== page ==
For its part, the renewed European Research Area aims at building compatibility, competitiveness and cohesion by strengthening researcher mobility and the flow of knowledge, enhancing cooperation, incentivising investment and promoting values. 

The European Education Area adds all other education sectors and levels to the picture. Both areas cover their remits from an EU perspective, while Bologna is larger. This already complex picture is further complicated by a fragmented approach to implementation, dependent on the willingness and capacity of those involved. 

Additional EU instruments will not change this, but an EU strategy to support universities could bring the different dimensions closer together—cutting through the complexity rather than adding another layer. 

The aim, however, must never be to harmonise or eliminate all differences between universities. An EU university policy must instead support the diversity of institutional approaches. This means focusing on improving framework conditions. 

The Commission must strike a balance between focusing effort on big challenges, and on identifying where the EU can add value. Subsidiarity is key here: not all challenges have the same relevance everywhere, so support instruments must be flexible.

The EU should support collaboration through its unique multilateral programmes and, where appropriate, create pan-European structures. It should incentivise reforms and investments at national level, and remind member states about the importance of institutional autonomy and academic freedom. The European semester process is useful in setting joint targets, and post-pandemic national recovery and resilience plans are a new opportunity to make investments and reforms in the university sector.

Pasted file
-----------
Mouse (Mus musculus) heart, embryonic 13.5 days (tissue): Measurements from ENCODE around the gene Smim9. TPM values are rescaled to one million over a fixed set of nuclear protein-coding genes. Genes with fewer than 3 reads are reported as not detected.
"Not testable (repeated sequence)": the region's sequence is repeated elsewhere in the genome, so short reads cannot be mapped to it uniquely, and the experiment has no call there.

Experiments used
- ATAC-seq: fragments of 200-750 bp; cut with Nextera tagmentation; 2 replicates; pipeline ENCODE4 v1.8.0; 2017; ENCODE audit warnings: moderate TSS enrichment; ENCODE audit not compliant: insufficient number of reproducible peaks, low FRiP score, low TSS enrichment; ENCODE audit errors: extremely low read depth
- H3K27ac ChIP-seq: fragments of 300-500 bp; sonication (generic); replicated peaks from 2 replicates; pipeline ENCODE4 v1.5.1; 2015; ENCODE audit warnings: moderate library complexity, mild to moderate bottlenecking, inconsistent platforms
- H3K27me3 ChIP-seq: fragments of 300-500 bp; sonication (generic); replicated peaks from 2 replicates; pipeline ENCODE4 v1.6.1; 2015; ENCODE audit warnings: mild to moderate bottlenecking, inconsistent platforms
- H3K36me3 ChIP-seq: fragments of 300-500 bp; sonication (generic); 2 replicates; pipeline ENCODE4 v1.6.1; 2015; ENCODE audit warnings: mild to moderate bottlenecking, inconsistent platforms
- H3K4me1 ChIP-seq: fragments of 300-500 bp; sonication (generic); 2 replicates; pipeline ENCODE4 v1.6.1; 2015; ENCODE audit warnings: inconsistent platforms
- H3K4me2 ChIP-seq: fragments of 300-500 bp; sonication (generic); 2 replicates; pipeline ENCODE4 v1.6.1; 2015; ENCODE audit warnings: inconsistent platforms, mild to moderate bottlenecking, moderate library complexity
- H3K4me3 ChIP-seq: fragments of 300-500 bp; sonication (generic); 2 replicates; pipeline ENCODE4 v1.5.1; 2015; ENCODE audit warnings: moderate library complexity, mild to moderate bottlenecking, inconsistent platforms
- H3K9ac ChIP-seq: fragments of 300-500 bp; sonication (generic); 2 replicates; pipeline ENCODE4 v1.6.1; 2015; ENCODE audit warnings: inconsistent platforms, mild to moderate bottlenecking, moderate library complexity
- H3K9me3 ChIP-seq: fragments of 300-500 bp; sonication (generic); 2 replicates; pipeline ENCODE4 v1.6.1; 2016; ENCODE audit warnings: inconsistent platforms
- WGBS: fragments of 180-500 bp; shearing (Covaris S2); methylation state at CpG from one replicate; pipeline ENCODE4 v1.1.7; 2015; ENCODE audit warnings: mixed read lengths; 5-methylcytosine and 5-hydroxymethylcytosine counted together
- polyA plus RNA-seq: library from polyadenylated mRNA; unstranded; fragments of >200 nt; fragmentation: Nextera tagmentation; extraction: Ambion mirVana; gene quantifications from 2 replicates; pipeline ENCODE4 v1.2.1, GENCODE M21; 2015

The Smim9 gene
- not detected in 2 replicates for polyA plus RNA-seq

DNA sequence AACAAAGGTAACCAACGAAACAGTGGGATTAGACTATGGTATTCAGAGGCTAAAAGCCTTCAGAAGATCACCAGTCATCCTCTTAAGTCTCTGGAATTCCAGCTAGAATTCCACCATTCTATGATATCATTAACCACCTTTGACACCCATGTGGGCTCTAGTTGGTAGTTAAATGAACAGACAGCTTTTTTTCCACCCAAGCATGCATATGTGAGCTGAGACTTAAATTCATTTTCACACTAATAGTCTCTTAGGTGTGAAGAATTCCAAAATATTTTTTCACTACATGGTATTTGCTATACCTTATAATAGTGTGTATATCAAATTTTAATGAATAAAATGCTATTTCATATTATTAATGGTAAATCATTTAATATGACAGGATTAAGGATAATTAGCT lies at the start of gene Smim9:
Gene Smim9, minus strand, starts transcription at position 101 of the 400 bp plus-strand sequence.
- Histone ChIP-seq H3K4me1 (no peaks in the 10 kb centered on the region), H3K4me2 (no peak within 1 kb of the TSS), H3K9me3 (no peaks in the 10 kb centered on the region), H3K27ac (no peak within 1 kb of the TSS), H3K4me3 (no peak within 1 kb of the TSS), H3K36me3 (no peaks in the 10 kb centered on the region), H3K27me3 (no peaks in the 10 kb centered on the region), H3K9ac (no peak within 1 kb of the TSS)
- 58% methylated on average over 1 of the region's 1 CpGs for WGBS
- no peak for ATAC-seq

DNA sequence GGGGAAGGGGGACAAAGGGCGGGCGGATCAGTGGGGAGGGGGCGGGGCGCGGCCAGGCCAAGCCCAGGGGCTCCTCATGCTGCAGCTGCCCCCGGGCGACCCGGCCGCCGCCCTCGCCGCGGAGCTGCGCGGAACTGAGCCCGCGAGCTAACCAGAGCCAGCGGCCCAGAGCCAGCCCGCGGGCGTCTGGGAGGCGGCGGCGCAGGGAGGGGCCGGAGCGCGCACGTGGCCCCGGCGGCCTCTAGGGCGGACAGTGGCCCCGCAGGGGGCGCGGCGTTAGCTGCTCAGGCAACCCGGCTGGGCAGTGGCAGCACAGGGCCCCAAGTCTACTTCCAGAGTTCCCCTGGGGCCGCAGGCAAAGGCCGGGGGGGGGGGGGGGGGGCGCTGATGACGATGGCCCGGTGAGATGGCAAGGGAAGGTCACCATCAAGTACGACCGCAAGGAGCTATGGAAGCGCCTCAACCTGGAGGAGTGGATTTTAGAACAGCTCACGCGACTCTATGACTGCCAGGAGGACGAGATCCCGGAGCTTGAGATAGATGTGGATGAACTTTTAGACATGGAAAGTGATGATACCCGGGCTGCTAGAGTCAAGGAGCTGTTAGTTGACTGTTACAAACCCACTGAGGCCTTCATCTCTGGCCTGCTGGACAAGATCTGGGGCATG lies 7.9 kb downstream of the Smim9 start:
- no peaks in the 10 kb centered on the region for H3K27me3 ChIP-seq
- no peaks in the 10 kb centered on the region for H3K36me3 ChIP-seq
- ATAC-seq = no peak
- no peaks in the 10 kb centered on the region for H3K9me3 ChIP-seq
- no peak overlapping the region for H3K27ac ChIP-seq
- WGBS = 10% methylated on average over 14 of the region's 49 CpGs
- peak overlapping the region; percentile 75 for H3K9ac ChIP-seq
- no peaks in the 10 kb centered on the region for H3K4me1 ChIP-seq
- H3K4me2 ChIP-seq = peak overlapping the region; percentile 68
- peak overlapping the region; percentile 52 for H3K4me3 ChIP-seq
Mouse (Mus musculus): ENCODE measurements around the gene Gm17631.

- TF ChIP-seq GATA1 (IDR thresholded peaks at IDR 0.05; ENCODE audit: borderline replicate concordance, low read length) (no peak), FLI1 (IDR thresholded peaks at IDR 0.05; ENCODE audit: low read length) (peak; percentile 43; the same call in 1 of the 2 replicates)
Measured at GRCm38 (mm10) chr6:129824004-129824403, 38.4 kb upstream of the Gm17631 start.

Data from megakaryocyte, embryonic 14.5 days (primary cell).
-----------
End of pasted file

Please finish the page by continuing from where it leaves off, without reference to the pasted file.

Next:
On transnational collaboration, the EU can identify major obstacles and provide support to work towards solutions. It should also point to divergence in national regulatory and funding frameworks when these become barriers to cooperation, but it can never replace member states’ efforts to make system-level reforms. Ultimately, implementation is what matters for universities to make a difference on the ground.

 

This article was originally published by Research Professional on 10 June 2021.

“Expert Voices” is an online platform featuring original commentary and analysis on the higher education and research sector in Europe. It offers EUA experts, members and partners the opportunity to share their expertise and perspectives in an interactive and flexible exchange on key topics in the field.

All views expressed in these articles are those of the authors and do not necessarily reflect those of EUA.

Anna-Lena Claeys-Kulik

Anna-Lena Claeys-Kulik is Policy Coordinator at EUA. In her position, she contributes to ensuring timely and coherent policy development in areas of interest for EUA and its members and coordinates work on cross-cutting topics such as the European Universities Initiative.